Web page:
SANTA CLARA, Calif. -- As San Francisco 49ers cornerback Richard Sherman is wont to do, he cut straight to the point when asked about the forthcoming free agency of safety and close friend Earl Thomas.
Speaking to reporters at the NFL scouting combine, Sherman made it clear a reunion with Thomas on the 49ers is a real possibility. He also cautioned that Thomas' decision will come down to what most free-agent decisions do: money.
"There's serious interest," said Sherman, who along with Thomas helped make up the Seattle Seahawks' Legion of Doom defense. "There's obviously a clear and easy fit. But financially it has to make sense. If you go into free agency and say, 'Hey, we offer Earl Thomas $7 million.' It doesn't matter how much I recruit or how much you say. If finances make sense, then I'd say we're a major player in it, if everything aligns the right way."
Sherman also was quick to point out if the money is about the same in multiple offers, Thomas has a preferred destination.
"Now if Dallas is a player in it, I'm not going to lie, he's going to go [to] Dallas," Sherman said. "That's his home. If the money is equal, if all things are equal, he's going to Dallas."
As the NFL's early negotiating window opens Monday, what once seemed a fait accompli -- Thomas landing with the Dallas Cowboys -- now seems like a long shot. Perhaps that should be no surprise given that Dallas, while it has plenty of cap space, also is likely to pay defensive end DeMarcus Lawrence, quarterback Dak Prescott, running back Ezekiel Elliott, wide receiver Amari Cooper and defensive back Byron Jones over the next couple of years. None of those players will come cheap and most will be expected to be compensated at or near the top of their respective position groups.
Given that, it seems Thomas would have to be willing to accept a home-state discount to end up in Dallas. There have been no indications Thomas is looking to do that. Quite the opposite, in fact. According to multiple reports, Thomas is looking to become the game's highest-paid safety, which means something close to $13 million in average annual value.
Enter the 49ers. San Francisco enters the new league year with nearly $70 million in salary-cap space, a clear need at free safety and as an obvious fit for Thomas. Surely Thomas wouldn't mind playing the Seahawks twice a year, and he has plenty of experience playing in the Niners' defensive scheme (which is quite similar to what Thomas had in Seattle).
While coach Kyle Shanahan and general manager John Lynch haven't said which players they're specifically targeting, they've made it clear they're interested in bolstering their roster at almost every position.
"We can go any direction. It's what's available," Shanahan said. "You realize you're not going to be able to do everything. So where do you want to be a little bit weaker? Where do you want to stronger? And you hope as you build this the right way."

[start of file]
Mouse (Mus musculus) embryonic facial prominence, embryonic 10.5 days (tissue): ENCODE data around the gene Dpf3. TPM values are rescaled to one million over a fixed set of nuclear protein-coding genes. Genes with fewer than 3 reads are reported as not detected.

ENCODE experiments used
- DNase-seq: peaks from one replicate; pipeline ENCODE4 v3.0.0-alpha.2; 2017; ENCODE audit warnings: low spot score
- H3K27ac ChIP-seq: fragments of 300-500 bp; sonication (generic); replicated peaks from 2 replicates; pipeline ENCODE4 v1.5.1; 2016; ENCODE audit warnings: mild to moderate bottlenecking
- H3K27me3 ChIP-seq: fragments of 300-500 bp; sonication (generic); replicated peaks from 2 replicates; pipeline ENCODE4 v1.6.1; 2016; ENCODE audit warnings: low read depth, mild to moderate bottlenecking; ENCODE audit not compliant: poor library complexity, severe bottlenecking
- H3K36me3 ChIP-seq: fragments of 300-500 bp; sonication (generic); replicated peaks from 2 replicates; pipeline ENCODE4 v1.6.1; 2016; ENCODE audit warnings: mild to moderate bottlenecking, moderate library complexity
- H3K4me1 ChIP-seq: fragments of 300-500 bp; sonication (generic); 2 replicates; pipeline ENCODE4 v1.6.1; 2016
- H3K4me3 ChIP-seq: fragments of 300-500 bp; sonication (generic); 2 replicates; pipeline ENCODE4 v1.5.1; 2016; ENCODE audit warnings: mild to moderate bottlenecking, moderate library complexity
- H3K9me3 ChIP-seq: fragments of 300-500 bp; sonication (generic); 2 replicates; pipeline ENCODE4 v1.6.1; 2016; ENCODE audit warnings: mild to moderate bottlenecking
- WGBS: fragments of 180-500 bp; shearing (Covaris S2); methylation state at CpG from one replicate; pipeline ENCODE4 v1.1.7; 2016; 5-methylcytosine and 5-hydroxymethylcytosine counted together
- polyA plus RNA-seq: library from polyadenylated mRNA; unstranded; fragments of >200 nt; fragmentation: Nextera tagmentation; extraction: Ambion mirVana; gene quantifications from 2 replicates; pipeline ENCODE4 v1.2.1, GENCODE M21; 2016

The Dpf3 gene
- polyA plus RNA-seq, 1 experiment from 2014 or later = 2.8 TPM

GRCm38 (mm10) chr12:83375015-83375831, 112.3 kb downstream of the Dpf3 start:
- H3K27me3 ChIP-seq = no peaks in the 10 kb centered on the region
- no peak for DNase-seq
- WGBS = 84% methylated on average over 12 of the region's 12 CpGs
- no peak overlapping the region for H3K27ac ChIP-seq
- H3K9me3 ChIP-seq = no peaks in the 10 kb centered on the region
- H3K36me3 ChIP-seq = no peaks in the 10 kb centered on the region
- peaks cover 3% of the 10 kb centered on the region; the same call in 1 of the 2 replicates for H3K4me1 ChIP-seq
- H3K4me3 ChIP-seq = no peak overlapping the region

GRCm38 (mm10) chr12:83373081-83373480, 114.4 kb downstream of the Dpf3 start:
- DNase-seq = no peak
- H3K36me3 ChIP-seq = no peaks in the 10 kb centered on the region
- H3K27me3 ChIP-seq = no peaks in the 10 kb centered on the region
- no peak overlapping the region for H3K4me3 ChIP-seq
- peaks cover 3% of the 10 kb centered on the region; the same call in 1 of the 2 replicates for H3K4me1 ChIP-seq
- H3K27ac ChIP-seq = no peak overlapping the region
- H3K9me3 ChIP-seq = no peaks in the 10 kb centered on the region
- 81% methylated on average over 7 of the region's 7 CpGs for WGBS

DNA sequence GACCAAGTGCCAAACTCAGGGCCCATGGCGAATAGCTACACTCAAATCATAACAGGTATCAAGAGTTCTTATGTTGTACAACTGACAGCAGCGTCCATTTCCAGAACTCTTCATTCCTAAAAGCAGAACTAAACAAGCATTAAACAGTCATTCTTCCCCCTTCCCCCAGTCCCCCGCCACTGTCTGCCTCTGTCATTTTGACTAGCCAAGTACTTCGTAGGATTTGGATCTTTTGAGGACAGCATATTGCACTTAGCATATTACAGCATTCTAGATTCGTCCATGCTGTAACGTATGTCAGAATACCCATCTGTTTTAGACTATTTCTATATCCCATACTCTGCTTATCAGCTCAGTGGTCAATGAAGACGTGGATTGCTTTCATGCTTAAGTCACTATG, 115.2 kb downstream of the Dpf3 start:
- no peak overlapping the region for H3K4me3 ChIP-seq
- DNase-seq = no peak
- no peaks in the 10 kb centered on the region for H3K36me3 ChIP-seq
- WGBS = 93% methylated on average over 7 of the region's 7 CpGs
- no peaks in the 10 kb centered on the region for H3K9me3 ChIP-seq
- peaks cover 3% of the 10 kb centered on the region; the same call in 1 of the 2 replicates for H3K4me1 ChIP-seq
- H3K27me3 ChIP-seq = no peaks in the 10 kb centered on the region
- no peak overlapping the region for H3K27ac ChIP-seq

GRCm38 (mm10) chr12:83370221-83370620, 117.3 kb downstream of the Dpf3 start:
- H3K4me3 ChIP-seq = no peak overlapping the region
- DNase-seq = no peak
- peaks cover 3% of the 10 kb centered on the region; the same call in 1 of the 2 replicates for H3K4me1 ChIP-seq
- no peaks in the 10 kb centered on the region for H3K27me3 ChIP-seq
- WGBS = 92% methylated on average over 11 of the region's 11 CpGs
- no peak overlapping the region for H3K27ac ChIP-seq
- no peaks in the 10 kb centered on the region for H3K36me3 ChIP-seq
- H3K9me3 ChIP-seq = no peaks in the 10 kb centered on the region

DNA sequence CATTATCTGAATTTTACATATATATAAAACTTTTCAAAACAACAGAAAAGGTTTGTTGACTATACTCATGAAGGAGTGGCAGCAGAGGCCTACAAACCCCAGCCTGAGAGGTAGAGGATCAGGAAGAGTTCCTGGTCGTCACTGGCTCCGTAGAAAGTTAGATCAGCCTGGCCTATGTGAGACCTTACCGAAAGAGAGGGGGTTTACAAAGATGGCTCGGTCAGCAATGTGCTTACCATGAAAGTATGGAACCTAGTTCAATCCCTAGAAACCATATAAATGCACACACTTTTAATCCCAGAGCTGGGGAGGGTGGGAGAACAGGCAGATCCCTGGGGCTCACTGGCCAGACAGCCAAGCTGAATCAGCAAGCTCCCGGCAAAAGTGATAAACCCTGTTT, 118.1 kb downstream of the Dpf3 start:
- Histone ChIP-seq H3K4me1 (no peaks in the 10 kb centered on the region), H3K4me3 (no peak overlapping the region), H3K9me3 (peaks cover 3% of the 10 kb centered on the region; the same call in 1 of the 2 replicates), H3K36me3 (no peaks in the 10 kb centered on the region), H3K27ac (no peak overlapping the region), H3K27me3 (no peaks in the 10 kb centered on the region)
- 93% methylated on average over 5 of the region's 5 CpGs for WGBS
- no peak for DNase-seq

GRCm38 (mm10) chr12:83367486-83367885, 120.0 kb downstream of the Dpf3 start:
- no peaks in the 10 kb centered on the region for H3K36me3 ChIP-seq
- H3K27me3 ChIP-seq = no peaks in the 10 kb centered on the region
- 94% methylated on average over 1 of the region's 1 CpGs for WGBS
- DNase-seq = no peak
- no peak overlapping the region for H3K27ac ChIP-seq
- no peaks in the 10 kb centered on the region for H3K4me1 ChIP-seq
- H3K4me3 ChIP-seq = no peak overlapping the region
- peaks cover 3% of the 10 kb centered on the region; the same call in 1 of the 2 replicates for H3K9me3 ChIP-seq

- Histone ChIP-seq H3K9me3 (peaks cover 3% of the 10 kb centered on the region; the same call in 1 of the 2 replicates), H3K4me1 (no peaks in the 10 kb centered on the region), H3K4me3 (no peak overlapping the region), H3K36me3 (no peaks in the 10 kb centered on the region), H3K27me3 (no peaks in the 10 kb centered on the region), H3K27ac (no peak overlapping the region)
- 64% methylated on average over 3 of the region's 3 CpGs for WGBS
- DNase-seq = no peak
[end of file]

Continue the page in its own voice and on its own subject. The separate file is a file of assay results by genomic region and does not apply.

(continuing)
An easy argument could be made that safety is a position the 49ers should want to be "stronger" at in 2019 after they found themselves cycling through multiple players last season.
Adrian Colbert, who was the opening-day starter, missed nine games with an ankle injury. He finished with 20 tackles and a pass breakup, but he created no turnovers and struggled in the role of single-high safety. By season's end, the Niners had five players start a game at free safety and none came up with an interception as San Francisco set a league record for futility with seven takeaways on the season.
Undoubtedly, Thomas would represent a massive upgrade, considering he had more interceptions (three) in four games than the Niners did as a team all last season (two). Thomas' track record of production goes well beyond that small sample. In nine seasons in Seattle, Thomas posted 637 tackles, 28 interceptions, 10 forced fumbles, four fumble recoveries and 30 pass breakups in 125 games. Along the way, he earned six Pro Bowl berths, three first-team and two second-team All-Pro nods and a Super Bowl ring.
Of course, as is always the case in free agency, two undeniable truths come with landing a big fish like Thomas. One, the team that lands him will have to overpay, and two, there's going to be at least some risk involved. In Thomas' case, that risk comes from the fact that two serious leg injuries have limited him to 29 games over the past three seasons and he will turn 30 on May 7.
That means the Niners (and any team interested) must weigh how they believe Thomas will bounce back from the broken bone in his left leg and how much he has left before determining a price tag.
The good news? Thomas looked every bit the dominant, future Hall of Fame player he is in his four games last season, and players like him and Sherman thrive off doubters.
"It's a great opportunity for Earl, to have the free agency status now," Seattle coach Pete Carroll said at the scouting combine. "The play that he showed last year was extraordinary. He was on fire, until he got banged up. ... I'm excited to watch and see what he does."
Whether the Niners will go to the lengths necessary to land Thomas remains to be seen. They'll undoubtedly have competition -- the Chargers and Falcons are two other obvious fits -- and the free-agent market isn't lacking for talent at safety. If Thomas' price proves too rich, the Niners could still turn to someone like Tyrann Mathieu, Ha Ha Clinton-Dix, Eric Weddle or Lamarcus Joyner, among others. Box safeties, including Landon Collins, are also set to hit free agency.
Last year, the safety market was ice cold. This year, it should be plenty active with Thomas leading the way.